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Wednesday, November 17, 2010

The Dead and Gone.

"Susan Beth Pfeffer’s Life as We Knew It enthralled and devastated readers with its brutal but hopeful look at an apocalyptic event--an asteroid hitting the moon, setting off a tailspin of horrific climate changes. Now this harrowing companion novel examines the same events as they unfold in New York City, revealed through the eyes of seventeen-year-old Puerto Rican Alex Morales. When Alex's parents disappear in the aftermath of tidal waves, he must care for his two younger sisters, even as Manhattan becomes a deadly wasteland, and food and aid dwindle.
     With haunting themes of family, faith, personal change, and courage, this powerful new novel explores how a young man takes on unimaginable responsibilities."-GoodReads.

  I'm definitely thinking this is one of my more favorite series. I read "Life As We Knew It" earlier this summer which was right after I had lived through my first real winter. Being a native-Texan who has never really had "winter", the Tennessee cold was a bit of a shock. So pretty much during my time reading the first Last Survivors book I just kept thinking about how cold I had been and how I would have dealt with that kind of cold weather outside AND inside for months and months. This book made that even more intense.
In the first one the mother was a take action kind of person. She knew they were going to need supplies and did what she had to to get what they were going to need. She remembered tons of stuff that helped them survive. 
In book #2, Alex is only 17 and didn't keep up with the news reports on the moon so he didn't know how serious it was. Him and his younger sisters stay in their crappy apartment building that his dad works in waiting for their parents return (father went to Puerto Rico for a funeral and mother got called in to the hospital she worked in) which he thinks will happen really soon and that what they have will last them long enough. Pretty soon though days turn into weeks and weeks into months and he still hasn't made preparations for the early winter, so he ends up having to do some pretty crazy stuff to keep a little food in their bellies.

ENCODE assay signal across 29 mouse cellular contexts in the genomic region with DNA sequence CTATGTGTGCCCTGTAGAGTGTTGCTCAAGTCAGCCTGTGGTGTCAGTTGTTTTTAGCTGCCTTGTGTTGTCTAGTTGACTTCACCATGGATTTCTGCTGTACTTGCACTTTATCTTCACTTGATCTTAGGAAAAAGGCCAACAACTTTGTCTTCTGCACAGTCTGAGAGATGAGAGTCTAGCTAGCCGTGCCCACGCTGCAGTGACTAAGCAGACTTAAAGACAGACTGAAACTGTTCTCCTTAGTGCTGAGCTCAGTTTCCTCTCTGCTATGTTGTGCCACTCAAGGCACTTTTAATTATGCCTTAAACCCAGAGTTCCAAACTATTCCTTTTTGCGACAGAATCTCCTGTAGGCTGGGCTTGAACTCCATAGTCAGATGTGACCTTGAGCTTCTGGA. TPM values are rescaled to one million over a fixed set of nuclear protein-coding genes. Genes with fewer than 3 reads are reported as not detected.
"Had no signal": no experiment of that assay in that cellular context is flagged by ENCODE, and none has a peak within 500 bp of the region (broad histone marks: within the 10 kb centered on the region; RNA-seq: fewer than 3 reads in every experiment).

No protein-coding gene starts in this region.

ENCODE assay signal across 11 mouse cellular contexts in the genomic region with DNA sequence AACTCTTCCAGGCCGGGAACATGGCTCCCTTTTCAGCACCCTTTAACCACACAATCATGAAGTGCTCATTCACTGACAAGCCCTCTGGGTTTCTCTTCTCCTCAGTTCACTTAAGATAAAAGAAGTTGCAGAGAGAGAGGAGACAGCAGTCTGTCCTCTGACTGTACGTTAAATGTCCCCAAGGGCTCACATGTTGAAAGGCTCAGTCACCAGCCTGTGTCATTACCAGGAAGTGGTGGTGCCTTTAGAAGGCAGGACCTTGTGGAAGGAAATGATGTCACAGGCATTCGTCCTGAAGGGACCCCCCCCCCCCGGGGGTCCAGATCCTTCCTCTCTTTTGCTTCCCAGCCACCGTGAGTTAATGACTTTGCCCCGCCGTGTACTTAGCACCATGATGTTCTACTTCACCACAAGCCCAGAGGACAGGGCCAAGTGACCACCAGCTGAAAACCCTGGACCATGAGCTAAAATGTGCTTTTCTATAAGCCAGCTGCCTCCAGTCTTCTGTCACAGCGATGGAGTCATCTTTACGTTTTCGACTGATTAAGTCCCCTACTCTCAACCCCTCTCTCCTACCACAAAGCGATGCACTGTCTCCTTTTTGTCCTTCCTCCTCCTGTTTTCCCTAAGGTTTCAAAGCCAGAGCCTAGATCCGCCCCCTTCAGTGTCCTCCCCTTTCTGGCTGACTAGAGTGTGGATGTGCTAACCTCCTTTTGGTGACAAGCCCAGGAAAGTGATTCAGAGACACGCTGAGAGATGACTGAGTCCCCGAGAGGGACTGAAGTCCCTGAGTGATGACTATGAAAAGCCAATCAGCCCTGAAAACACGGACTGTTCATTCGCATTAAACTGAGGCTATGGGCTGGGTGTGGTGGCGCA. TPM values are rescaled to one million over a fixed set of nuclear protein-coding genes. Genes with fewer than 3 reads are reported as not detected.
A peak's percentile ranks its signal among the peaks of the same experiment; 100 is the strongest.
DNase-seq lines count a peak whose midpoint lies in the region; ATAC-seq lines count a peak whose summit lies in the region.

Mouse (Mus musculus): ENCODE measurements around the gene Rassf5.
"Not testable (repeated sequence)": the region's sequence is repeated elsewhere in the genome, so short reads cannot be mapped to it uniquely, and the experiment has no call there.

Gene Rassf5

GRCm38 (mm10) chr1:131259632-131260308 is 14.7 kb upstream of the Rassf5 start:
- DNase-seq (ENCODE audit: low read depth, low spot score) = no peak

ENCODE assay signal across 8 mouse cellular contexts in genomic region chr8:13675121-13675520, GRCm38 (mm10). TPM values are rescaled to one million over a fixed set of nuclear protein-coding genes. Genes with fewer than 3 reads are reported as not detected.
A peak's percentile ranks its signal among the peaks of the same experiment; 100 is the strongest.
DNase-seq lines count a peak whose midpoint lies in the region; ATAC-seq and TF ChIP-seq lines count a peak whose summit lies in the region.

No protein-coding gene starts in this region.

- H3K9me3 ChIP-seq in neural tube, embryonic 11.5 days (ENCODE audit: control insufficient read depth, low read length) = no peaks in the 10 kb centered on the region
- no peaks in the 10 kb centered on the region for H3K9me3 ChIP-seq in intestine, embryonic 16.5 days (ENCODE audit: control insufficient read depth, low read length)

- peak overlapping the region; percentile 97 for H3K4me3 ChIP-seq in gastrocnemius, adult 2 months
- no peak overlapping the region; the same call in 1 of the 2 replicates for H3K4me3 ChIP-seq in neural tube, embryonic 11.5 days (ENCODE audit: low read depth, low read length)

The first Last Survivors was written in diary form from the girls point-of-view and that worked well for that story. This one is written similarly, with the dates being written in to keep track of the days, but it is not Alex telling the story. This works though since he did not seem like the kind of kid that would keep a journal or would have time to keep up with it, so I liked it this way. 

What I found to be a little strange about the story was that Alex kept saying he wanted to be the first Puerto Rican president but he did not know very much about the current events. If he didn't have the nuns, priests, and one friend telling him what was happening in the world he would have never known. I would have thought that someone that wanted to be president would be more up to-date on stuff like that.

All in all though this was a good story. It showed a different side of the world wide tragedy and very different people. Can't wait to read "This World We Live In" to see how the two stories are entwined!

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